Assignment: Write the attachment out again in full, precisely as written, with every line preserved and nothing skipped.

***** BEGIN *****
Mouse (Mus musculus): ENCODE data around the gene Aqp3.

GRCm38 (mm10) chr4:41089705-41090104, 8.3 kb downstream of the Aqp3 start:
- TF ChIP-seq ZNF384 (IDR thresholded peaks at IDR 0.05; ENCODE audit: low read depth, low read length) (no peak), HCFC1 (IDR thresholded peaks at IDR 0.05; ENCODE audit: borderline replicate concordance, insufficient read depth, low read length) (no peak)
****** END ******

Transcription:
Mouse (Mus musculus): ENCODE data around the gene Aqp3.

GRCm38 (mm10) chr4:41089705-41090104, 8.3 kb downstream of the Aqp3 start:
- TF ChIP-seq ZNF384 (IDR thresholded peaks at IDR 0.05; ENCODE audit: low read depth, low read length) (no peak), HCFC1 (IDR thresholded peaks at IDR 0.05; ENCODE audit: borderline replicate concordance, insufficient read depth, low read length) (no peak)